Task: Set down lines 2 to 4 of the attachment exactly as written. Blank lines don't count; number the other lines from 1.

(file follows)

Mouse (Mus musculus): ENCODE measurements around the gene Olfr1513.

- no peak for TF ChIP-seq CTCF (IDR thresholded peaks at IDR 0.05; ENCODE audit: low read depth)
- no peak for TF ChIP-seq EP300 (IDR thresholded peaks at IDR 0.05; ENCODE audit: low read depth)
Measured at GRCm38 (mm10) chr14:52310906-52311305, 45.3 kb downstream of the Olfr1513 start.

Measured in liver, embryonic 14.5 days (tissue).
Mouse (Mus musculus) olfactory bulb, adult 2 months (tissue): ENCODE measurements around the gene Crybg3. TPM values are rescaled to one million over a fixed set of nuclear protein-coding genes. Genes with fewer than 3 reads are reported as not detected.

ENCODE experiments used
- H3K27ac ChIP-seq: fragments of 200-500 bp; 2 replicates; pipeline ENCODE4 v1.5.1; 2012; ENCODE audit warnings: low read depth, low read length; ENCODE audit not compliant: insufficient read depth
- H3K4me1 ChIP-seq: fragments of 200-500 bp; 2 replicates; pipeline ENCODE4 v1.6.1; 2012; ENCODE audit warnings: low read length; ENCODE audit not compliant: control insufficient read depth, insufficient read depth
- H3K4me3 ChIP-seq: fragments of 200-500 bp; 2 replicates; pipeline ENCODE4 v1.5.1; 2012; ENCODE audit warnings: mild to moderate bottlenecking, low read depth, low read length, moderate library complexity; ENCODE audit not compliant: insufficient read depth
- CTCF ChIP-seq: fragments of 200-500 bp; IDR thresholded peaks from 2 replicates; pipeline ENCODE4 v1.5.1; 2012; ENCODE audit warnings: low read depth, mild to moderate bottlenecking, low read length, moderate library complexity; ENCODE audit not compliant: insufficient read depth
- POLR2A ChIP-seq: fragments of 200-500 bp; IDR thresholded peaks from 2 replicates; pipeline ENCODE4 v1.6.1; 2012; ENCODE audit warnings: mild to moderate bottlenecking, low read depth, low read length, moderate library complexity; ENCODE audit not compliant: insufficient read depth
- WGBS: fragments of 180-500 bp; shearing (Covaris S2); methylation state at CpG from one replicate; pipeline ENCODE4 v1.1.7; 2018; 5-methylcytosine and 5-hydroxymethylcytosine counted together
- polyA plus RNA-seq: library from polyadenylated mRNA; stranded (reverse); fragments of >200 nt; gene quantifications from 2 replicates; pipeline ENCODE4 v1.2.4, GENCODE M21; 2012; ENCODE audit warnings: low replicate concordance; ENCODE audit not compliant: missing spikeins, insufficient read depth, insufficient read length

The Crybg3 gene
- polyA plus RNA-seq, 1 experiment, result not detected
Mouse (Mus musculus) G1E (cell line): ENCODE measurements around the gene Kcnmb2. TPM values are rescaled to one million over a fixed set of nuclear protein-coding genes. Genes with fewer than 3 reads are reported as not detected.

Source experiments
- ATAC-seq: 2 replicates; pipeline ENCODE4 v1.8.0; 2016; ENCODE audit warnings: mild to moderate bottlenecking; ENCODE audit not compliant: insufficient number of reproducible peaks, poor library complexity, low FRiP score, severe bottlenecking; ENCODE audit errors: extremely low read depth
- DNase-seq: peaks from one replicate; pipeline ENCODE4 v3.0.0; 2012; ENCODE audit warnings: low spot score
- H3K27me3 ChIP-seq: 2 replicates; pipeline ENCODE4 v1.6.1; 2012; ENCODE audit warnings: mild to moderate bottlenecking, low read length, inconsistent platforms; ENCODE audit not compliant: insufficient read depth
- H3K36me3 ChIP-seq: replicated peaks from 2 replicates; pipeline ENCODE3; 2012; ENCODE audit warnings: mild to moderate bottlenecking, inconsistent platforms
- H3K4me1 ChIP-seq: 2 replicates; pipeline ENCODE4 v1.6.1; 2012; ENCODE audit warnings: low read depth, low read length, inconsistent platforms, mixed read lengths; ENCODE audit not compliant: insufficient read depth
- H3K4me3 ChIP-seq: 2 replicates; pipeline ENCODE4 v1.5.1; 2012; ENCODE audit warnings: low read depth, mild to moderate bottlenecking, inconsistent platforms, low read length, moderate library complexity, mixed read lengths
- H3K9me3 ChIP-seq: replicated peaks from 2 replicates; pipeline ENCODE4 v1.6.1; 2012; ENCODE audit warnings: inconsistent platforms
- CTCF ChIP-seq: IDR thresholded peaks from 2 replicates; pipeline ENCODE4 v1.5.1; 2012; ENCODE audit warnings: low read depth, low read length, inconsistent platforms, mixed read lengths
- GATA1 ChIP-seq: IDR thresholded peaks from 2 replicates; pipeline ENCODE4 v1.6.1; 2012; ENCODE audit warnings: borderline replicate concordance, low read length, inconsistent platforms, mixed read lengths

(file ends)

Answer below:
- no peak for TF ChIP-seq CTCF (IDR thresholded peaks at IDR 0.05; ENCODE audit: low read depth)
- no peak for TF ChIP-seq EP300 (IDR thresholded peaks at IDR 0.05; ENCODE audit: low read depth)
Measured at GRCm38 (mm10) chr14:52310906-52311305, 45.3 kb downstream of the Olfr1513 start.